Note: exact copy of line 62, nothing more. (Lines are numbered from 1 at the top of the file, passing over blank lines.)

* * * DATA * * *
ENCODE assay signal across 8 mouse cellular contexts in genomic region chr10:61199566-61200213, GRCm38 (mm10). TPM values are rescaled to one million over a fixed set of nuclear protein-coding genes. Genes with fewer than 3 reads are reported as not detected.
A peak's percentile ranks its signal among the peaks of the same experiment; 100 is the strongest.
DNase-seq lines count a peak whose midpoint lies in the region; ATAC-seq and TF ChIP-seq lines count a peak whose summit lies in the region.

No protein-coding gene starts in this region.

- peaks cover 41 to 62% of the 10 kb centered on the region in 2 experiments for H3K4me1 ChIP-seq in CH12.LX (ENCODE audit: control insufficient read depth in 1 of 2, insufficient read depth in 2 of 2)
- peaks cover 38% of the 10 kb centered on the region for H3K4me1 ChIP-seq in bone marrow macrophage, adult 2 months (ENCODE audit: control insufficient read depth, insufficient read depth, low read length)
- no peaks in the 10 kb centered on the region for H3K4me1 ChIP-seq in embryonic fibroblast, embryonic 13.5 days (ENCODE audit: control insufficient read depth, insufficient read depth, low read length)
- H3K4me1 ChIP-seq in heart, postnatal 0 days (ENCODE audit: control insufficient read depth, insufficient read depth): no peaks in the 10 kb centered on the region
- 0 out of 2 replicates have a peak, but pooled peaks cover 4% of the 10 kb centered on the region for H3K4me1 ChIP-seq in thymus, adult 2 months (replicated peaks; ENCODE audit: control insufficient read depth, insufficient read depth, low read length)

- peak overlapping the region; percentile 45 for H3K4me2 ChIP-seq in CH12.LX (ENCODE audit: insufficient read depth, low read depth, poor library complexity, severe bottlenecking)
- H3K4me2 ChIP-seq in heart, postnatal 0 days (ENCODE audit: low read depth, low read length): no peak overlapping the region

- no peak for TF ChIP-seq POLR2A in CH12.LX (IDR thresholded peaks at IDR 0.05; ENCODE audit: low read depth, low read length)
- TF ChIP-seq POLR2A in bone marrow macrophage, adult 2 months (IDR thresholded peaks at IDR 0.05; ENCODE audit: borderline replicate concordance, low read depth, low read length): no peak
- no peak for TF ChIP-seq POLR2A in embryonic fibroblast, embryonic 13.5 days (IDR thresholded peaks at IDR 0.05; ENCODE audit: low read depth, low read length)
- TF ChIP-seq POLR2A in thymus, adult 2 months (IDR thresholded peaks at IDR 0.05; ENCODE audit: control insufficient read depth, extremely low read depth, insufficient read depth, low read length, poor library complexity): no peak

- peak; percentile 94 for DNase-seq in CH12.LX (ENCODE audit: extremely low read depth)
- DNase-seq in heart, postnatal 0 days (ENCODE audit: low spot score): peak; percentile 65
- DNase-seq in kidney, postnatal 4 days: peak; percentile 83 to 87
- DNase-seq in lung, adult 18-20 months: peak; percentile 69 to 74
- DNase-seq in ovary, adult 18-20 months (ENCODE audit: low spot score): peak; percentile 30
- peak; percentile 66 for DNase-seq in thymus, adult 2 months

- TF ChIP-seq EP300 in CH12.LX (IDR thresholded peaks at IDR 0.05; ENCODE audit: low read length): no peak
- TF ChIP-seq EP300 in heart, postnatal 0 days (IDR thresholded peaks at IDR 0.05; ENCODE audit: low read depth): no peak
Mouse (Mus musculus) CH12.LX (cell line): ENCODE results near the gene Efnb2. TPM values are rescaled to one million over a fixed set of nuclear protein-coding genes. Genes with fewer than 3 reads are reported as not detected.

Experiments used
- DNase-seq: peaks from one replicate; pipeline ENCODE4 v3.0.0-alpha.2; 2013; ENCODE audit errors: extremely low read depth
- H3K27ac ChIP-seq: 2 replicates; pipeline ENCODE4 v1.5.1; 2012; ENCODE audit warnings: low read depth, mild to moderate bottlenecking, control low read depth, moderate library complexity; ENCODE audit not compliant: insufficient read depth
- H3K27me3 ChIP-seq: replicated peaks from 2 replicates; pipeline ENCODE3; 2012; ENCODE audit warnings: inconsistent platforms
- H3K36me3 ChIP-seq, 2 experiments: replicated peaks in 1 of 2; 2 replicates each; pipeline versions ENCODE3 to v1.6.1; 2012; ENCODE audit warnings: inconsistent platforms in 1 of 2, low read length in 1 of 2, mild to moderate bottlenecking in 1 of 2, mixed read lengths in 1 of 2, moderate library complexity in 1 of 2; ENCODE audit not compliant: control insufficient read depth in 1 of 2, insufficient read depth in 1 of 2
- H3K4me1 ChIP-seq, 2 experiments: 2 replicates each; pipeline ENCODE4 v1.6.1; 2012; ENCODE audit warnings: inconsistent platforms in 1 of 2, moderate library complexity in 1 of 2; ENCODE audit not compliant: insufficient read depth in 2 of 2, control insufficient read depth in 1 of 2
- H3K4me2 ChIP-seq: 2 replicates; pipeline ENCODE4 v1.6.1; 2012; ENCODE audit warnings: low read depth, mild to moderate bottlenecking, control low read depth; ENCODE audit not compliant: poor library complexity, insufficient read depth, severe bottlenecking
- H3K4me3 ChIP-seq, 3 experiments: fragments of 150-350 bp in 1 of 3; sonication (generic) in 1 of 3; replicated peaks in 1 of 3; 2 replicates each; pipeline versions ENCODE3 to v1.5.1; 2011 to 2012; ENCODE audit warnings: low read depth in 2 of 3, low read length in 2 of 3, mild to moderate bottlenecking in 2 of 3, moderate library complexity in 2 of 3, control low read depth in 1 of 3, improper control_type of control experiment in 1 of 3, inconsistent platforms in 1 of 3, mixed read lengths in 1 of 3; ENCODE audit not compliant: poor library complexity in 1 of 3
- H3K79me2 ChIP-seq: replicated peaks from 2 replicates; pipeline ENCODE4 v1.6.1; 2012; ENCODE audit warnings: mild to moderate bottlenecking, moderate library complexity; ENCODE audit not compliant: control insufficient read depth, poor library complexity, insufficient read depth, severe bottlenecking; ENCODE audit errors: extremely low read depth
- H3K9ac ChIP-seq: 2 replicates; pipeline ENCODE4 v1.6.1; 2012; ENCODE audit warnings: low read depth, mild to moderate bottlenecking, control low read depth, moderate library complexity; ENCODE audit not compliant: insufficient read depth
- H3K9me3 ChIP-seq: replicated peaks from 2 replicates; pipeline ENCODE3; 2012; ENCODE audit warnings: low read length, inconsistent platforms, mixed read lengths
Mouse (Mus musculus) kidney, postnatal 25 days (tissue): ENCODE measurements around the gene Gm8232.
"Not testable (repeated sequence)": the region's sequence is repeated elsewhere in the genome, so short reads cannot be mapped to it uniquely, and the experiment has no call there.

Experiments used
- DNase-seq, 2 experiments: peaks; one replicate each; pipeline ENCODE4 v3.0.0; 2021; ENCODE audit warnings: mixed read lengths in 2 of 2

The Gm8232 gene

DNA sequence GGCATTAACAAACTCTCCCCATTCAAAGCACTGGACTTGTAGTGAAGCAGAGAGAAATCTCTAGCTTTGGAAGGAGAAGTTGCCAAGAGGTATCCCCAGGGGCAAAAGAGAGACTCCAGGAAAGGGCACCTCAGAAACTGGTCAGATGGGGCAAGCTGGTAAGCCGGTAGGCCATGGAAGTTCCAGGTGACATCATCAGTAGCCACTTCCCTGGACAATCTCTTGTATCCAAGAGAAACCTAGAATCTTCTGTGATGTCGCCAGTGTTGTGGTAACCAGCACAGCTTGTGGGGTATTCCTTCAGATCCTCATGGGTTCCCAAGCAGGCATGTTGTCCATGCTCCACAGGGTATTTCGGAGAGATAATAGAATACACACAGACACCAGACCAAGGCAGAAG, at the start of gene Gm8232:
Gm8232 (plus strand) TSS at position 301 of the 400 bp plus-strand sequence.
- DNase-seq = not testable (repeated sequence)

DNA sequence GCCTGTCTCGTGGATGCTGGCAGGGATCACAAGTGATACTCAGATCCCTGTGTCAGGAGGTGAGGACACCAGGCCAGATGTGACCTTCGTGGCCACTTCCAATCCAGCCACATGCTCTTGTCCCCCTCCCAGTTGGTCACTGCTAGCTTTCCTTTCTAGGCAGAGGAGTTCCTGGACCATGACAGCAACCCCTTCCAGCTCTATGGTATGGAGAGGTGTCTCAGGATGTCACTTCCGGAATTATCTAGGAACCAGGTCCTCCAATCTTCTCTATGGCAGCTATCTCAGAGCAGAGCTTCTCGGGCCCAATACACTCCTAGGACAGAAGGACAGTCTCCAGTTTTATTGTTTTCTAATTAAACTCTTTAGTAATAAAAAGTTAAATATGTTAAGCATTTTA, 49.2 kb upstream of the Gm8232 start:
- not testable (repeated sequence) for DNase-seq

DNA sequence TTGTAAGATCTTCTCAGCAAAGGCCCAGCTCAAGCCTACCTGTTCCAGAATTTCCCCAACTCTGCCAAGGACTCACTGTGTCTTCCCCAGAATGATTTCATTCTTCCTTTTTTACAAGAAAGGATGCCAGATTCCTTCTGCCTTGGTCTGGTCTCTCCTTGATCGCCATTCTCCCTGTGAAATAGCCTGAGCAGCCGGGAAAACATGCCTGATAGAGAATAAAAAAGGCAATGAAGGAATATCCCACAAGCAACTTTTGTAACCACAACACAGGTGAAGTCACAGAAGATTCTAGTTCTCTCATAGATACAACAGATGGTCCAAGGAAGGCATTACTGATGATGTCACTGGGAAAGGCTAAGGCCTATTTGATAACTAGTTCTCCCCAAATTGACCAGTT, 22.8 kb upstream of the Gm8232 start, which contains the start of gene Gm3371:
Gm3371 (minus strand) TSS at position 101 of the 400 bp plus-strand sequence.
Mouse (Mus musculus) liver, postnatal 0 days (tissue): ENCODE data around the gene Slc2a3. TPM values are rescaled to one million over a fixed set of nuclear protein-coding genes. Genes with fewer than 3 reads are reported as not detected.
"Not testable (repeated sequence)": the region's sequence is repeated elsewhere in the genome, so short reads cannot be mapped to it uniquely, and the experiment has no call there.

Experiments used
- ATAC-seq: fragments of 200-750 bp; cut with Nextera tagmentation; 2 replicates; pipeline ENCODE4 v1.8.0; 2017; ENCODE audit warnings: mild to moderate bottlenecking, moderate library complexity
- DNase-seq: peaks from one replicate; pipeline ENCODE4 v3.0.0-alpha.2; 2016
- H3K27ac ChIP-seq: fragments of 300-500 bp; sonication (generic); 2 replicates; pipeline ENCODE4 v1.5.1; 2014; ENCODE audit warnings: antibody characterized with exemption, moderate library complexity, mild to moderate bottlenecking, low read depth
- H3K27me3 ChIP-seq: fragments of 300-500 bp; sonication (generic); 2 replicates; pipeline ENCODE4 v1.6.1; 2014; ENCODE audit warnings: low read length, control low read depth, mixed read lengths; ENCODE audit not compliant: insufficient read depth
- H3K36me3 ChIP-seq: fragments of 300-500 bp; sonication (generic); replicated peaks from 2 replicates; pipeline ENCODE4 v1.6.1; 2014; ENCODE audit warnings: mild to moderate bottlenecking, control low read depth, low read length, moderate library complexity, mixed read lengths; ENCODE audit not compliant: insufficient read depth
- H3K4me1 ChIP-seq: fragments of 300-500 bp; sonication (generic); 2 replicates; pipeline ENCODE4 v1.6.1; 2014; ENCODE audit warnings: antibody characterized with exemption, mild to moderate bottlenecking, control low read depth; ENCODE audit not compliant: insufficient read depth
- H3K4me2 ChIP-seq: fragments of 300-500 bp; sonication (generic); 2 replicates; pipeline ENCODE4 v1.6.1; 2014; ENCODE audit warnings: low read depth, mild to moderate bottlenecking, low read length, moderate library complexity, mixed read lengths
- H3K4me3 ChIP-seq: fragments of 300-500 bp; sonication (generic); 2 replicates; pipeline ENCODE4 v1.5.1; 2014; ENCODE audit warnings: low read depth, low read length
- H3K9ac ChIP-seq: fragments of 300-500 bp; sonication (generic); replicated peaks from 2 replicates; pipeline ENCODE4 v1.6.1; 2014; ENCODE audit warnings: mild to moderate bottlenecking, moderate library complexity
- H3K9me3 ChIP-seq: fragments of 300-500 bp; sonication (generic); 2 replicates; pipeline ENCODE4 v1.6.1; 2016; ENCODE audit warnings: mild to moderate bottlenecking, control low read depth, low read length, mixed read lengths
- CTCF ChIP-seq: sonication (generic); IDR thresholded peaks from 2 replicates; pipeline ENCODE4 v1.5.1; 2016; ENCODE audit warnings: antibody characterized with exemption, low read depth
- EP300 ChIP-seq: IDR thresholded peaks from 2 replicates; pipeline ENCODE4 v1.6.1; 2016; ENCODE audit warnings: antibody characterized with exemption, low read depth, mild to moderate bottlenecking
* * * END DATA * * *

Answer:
- EP300 ChIP-seq: IDR thresholded peaks from 2 replicates; pipeline ENCODE4 v1.6.1; 2016; ENCODE audit warnings: antibody characterized with exemption, low read depth, mild to moderate bottlenecking